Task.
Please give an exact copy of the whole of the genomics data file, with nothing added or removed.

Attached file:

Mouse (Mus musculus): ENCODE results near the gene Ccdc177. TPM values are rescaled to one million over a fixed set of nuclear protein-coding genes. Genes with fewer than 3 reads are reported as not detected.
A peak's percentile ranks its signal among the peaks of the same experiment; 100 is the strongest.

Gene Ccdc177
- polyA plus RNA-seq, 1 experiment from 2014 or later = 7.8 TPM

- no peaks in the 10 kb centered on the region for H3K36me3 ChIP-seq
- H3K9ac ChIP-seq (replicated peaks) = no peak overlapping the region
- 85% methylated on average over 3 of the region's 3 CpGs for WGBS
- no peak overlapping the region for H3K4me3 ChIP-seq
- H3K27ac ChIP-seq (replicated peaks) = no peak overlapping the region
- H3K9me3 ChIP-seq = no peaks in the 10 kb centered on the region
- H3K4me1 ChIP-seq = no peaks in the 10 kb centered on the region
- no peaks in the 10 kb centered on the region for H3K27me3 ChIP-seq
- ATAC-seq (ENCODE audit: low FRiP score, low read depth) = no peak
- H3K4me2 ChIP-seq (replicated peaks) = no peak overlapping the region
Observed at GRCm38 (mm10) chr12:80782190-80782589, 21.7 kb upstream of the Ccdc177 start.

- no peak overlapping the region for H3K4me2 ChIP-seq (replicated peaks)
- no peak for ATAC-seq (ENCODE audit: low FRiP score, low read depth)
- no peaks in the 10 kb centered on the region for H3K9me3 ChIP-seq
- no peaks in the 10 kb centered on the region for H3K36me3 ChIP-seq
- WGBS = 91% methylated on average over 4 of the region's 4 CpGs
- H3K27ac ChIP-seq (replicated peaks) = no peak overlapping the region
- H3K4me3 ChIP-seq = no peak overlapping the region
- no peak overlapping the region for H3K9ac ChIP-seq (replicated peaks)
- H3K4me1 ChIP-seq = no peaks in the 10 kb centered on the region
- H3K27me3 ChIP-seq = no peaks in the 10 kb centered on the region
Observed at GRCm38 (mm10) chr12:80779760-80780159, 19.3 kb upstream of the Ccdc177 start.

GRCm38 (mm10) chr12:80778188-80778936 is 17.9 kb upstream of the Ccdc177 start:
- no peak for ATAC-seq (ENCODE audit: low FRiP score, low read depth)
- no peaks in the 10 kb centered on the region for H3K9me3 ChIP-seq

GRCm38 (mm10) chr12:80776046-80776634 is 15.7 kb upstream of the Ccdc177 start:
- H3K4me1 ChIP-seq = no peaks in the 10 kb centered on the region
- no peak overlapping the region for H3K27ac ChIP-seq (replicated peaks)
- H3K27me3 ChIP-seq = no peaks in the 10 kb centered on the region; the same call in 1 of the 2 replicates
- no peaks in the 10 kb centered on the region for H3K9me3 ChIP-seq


Mouse (Mus musculus): ENCODE results near the gene Ccdc177. TPM values are rescaled to one million over a fixed set of nuclear protein-coding genes. Genes with fewer than 3 reads are reported as not detected.
A peak's percentile ranks its signal among the peaks of the same experiment; 100 is the strongest.

Gene Ccdc177
- polyA plus RNA-seq, 1 experiment from 2014 or later = 7.8 TPM

- no peaks in the 10 kb centered on the region for H3K36me3 ChIP-seq
- H3K9ac ChIP-seq (replicated peaks) = no peak overlapping the region
- 85% methylated on average over 3 of the region's 3 CpGs for WGBS
- no peak overlapping the region for H3K4me3 ChIP-seq
- H3K27ac ChIP-seq (replicated peaks) = no peak overlapping the region
- H3K9me3 ChIP-seq = no peaks in the 10 kb centered on the region
- H3K4me1 ChIP-seq = no peaks in the 10 kb centered on the region
- no peaks in the 10 kb centered on the region for H3K27me3 ChIP-seq
- ATAC-seq (ENCODE audit: low FRiP score, low read depth) = no peak
- H3K4me2 ChIP-seq (replicated peaks) = no peak overlapping the region
Observed at GRCm38 (mm10) chr12:80782190-80782589, 21.7 kb upstream of the Ccdc177 start.

- no peak overlapping the region for H3K4me2 ChIP-seq (replicated peaks)
- no peak for ATAC-seq (ENCODE audit: low FRiP score, low read depth)
- no peaks in the 10 kb centered on the region for H3K9me3 ChIP-seq
- no peaks in the 10 kb centered on the region for H3K36me3 ChIP-seq
- WGBS = 91% methylated on average over 4 of the region's 4 CpGs
- H3K27ac ChIP-seq (replicated peaks) = no peak overlapping the region
- H3K4me3 ChIP-seq = no peak overlapping the region
- no peak overlapping the region for H3K9ac ChIP-seq (replicated peaks)
- H3K4me1 ChIP-seq = no peaks in the 10 kb centered on the region
- H3K27me3 ChIP-seq = no peaks in the 10 kb centered on the region
Observed at GRCm38 (mm10) chr12:80779760-80780159, 19.3 kb upstream of the Ccdc177 start.

GRCm38 (mm10) chr12:80778188-80778936 is 17.9 kb upstream of the Ccdc177 start:
- no peak for ATAC-seq (ENCODE audit: low FRiP score, low read depth)
- no peaks in the 10 kb centered on the region for H3K9me3 ChIP-seq

GRCm38 (mm10) chr12:80776046-80776634 is 15.7 kb upstream of the Ccdc177 start:
- H3K4me1 ChIP-seq = no peaks in the 10 kb centered on the region
- no peak overlapping the region for H3K27ac ChIP-seq (replicated peaks)
- H3K27me3 ChIP-seq = no peaks in the 10 kb centered on the region; the same call in 1 of the 2 replicates
- no peaks in the 10 kb centered on the region for H3K9me3 ChIP-seq